Vlogger Hannah Witton discusses emergency contraception and her experiences with taking the morning after pill.
Hannah gives an honest and open account of her experiences of the morning after pill, plus sorts the facts from the fiction.
The video was brought to you in collaboration with LloydsPharmacy Online Doctor.
Okay, oh my god, I’m so hungry, my tummy is rumbling.
Hey guys, welcome to episode seven of The Hormone Diaries.This episode is actually sponsored by LloydsPharmacy Online Doctor. It is an online service where you can get tests, assessments, treatments, and products from doctors.
One of the things that you can get online from them is the morning after pill and they’ve asked me to make a whole episode on The Hormone Diaries about the morning after pill because there’s loads of information out there and I don’t think everyone fully knows what the morning after pill is and how it works. So we’re gonna talk about that.
First of all, the reason why you may need the morning after pill or emergency contraception is if you’ve had unprotected sex and you do not want to get pregnant. Maybe you didn’t use a condom or maybe your chosen method of birth control has failed you. In this case, you made need emergency contraception.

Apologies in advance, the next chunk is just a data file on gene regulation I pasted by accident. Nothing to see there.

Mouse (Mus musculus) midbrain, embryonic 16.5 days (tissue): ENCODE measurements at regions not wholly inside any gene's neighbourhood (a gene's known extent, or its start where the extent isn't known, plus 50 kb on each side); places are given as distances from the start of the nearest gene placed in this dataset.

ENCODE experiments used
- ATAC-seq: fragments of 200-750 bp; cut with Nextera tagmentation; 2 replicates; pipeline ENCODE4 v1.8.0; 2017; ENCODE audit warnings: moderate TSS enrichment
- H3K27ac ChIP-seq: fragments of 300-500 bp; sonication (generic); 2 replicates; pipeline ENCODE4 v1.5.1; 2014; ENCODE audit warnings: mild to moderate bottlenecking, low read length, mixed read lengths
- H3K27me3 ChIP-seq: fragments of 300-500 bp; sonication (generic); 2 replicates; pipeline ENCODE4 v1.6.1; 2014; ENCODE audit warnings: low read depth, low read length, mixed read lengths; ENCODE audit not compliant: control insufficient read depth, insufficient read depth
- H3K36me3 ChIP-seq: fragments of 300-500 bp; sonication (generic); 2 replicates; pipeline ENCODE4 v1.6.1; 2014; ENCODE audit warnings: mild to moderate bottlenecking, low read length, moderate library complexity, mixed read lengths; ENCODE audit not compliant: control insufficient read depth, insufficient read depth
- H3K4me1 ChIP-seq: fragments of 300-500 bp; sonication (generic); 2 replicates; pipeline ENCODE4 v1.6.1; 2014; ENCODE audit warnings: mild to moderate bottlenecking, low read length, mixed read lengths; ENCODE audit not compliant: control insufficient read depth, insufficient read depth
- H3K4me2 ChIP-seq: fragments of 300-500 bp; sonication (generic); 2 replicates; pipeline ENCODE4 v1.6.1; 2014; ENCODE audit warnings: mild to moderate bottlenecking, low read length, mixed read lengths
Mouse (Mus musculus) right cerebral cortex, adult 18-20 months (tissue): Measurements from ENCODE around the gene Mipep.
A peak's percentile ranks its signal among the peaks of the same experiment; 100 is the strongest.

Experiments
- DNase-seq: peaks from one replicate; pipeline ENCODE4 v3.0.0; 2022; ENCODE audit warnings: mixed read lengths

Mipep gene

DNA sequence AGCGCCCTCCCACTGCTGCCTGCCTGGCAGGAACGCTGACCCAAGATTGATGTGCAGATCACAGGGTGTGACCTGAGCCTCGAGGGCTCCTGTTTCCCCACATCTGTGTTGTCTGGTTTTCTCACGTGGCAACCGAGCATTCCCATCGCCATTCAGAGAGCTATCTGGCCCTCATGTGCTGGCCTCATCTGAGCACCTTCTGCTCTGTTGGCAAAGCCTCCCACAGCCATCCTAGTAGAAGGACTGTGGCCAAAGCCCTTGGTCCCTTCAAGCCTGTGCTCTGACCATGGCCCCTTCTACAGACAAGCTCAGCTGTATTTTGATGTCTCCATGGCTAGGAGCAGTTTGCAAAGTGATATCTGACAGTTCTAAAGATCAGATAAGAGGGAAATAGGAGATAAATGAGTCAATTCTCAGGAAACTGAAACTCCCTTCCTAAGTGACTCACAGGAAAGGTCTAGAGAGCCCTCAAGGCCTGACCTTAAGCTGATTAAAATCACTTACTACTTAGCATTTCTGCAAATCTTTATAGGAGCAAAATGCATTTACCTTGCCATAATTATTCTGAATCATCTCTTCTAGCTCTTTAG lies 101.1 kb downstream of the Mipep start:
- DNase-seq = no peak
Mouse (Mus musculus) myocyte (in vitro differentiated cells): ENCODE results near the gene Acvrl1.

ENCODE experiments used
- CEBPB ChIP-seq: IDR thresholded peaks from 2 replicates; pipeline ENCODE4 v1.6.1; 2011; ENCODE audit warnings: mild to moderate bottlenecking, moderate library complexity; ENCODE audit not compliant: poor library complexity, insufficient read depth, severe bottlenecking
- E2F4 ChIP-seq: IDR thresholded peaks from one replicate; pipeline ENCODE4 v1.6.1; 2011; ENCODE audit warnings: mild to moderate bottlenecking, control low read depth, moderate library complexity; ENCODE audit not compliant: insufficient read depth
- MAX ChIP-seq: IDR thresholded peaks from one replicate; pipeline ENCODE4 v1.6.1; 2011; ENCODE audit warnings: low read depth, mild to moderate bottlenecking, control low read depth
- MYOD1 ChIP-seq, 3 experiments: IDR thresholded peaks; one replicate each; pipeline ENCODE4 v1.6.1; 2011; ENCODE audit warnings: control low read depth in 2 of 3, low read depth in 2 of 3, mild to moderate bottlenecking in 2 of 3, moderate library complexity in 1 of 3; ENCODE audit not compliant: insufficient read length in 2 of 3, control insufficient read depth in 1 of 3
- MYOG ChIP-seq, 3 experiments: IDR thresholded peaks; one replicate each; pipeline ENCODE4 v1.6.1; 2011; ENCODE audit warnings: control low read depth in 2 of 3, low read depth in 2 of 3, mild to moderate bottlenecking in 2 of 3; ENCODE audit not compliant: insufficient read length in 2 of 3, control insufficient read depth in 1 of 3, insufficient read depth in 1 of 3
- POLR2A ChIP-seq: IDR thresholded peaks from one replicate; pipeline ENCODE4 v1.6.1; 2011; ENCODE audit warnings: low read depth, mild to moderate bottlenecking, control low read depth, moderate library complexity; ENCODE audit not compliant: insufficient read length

I have been in this situation before and definitely panicked and that doesn’t help. It can be quite scary when you realise that your contraception has failed you. Either the condom has broken or you realise that you forgot to take your pill. But emergency contraception exists and is very easy to get hold of.
At the moment, in the UK, there are two types of the morning after pill.
There is ellaOne and Levonelle, and I have no idea if I’m pronouncing that correctly. ellaOne can be taken up to five days after you’ve had unprotected sex. It is most effective the sooner you take it and it stays up to 95% effective over the five days. Levonelle can be taken up to three days after unprotected sex. It is most effective within 12 hours, it is 95% effective in the first 24 hours and then it goes down to 85% effective within 48 hours and 58% effective within 72 hours. So you’ll want to take it as soon as possible.